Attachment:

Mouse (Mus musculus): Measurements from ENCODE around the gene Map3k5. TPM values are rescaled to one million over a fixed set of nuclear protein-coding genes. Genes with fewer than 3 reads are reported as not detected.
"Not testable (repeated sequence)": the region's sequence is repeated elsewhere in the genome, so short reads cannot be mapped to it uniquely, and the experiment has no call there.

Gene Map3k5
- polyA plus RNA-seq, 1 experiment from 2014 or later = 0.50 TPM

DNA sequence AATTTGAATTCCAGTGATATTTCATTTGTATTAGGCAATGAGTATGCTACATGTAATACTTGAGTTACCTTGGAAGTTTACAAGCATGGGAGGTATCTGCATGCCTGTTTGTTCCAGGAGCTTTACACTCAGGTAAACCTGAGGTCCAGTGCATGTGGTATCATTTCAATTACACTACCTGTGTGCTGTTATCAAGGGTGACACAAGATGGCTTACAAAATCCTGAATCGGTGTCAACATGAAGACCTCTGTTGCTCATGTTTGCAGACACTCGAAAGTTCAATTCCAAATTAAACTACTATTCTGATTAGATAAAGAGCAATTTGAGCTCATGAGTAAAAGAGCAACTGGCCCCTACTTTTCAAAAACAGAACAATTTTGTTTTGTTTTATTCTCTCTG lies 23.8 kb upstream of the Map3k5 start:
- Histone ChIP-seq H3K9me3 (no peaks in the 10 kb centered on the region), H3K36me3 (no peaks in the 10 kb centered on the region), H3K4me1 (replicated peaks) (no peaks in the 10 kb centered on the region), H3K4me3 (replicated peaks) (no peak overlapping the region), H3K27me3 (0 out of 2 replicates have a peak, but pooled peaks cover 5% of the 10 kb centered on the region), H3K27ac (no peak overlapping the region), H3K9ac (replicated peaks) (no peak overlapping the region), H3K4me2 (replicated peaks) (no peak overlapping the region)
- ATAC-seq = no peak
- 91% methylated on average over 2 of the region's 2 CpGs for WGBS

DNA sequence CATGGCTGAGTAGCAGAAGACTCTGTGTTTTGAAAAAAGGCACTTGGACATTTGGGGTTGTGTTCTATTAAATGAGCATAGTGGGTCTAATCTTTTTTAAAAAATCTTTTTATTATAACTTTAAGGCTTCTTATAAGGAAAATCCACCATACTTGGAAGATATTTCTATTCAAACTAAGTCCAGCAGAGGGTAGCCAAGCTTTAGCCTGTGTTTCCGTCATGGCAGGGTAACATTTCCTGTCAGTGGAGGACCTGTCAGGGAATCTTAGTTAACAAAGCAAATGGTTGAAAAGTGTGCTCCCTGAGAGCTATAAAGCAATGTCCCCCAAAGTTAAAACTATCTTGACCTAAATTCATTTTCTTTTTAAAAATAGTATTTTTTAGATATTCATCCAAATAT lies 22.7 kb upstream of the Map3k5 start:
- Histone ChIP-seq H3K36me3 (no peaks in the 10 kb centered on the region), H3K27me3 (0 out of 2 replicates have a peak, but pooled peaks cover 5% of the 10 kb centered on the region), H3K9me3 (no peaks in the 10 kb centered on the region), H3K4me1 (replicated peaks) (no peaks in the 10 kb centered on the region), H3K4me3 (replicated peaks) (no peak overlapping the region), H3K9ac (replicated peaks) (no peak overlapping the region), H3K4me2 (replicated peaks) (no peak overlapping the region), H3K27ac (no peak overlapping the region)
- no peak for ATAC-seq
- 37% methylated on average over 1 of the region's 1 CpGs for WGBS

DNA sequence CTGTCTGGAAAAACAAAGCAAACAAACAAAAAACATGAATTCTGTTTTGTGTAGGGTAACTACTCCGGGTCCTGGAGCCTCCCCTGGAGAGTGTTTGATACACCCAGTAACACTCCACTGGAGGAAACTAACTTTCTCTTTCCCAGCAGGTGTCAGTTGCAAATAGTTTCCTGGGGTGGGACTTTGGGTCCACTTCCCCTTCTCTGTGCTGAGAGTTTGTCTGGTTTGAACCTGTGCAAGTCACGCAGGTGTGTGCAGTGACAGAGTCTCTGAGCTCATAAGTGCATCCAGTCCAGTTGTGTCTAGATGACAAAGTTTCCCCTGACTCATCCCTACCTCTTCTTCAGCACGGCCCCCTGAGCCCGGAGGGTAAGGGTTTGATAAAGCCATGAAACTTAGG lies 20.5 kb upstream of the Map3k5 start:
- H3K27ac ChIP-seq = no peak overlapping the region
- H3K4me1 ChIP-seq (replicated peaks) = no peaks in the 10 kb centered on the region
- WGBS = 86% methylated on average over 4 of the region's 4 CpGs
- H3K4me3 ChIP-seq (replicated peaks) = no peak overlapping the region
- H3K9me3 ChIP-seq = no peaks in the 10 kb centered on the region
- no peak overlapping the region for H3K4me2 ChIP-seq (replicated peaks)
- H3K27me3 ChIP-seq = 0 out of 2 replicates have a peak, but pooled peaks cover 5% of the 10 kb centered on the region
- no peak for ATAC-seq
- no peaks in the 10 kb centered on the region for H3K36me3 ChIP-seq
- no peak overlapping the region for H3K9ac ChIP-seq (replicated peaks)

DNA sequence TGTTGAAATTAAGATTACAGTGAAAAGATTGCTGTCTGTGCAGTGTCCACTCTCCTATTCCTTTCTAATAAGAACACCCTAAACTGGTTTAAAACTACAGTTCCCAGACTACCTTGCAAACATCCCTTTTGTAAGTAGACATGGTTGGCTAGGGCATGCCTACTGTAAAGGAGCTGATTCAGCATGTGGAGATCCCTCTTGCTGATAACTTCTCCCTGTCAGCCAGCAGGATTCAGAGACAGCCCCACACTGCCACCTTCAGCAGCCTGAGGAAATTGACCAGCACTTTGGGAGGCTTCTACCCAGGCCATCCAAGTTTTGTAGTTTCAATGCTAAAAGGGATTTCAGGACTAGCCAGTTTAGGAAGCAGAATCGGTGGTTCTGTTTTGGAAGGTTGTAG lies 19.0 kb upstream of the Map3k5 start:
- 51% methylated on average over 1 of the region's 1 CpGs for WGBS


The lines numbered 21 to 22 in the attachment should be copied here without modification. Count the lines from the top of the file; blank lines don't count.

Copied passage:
- no peak for ATAC-seq
- no peaks in the 10 kb centered on the region for H3K36me3 ChIP-seq